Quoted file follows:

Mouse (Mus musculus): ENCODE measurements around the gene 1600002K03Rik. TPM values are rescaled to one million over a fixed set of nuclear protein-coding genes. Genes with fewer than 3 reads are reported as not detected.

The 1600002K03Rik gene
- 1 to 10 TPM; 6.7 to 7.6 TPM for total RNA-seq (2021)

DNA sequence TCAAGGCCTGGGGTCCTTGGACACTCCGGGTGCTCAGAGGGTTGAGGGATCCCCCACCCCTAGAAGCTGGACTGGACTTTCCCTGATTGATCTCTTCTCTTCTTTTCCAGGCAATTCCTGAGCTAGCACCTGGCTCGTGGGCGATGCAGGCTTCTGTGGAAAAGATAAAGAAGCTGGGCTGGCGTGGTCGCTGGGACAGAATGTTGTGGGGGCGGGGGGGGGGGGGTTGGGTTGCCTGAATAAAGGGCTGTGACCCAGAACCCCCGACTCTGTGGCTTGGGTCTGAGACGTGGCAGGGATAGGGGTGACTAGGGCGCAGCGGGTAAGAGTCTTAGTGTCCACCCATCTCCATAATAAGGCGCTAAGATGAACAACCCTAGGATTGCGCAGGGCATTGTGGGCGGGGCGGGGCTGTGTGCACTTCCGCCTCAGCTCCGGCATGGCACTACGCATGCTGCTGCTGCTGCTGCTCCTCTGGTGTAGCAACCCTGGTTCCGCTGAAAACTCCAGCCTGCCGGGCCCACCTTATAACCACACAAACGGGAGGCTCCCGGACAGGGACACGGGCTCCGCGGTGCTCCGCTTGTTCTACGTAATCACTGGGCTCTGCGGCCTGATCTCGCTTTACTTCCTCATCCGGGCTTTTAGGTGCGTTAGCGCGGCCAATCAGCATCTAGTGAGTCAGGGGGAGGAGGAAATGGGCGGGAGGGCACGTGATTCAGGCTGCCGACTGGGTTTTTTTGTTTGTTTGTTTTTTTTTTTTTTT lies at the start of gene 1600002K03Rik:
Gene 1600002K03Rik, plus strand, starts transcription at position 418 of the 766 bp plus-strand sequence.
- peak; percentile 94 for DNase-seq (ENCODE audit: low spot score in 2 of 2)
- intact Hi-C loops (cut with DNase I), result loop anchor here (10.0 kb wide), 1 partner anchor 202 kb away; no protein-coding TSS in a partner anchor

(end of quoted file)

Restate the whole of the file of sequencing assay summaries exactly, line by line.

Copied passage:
Mouse (Mus musculus): ENCODE measurements around the gene 1600002K03Rik. TPM values are rescaled to one million over a fixed set of nuclear protein-coding genes. Genes with fewer than 3 reads are reported as not detected.

The 1600002K03Rik gene
- 1 to 10 TPM; 6.7 to 7.6 TPM for total RNA-seq (2021)

DNA sequence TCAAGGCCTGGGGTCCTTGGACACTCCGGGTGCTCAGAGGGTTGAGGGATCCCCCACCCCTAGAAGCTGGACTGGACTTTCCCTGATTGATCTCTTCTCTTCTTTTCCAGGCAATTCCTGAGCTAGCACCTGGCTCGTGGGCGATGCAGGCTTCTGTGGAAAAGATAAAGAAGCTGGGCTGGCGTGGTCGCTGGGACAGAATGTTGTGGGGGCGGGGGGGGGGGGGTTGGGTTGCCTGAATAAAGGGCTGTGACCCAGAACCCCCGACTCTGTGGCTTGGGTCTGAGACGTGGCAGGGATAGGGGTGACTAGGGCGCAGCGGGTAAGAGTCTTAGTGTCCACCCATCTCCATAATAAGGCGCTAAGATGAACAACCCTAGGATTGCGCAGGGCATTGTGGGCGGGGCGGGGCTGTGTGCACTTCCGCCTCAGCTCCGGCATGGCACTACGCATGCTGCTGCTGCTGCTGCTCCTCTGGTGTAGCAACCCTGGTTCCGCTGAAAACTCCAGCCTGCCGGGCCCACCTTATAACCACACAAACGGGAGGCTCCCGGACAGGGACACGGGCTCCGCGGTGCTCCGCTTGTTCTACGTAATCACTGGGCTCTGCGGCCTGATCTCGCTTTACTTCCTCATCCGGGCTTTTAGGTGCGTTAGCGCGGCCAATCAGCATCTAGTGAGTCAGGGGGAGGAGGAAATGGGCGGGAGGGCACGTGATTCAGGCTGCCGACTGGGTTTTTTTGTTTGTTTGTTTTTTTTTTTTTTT lies at the start of gene 1600002K03Rik:
Gene 1600002K03Rik, plus strand, starts transcription at position 418 of the 766 bp plus-strand sequence.
- peak; percentile 94 for DNase-seq (ENCODE audit: low spot score in 2 of 2)
- intact Hi-C loops (cut with DNase I), result loop anchor here (10.0 kb wide), 1 partner anchor 202 kb away; no protein-coding TSS in a partner anchor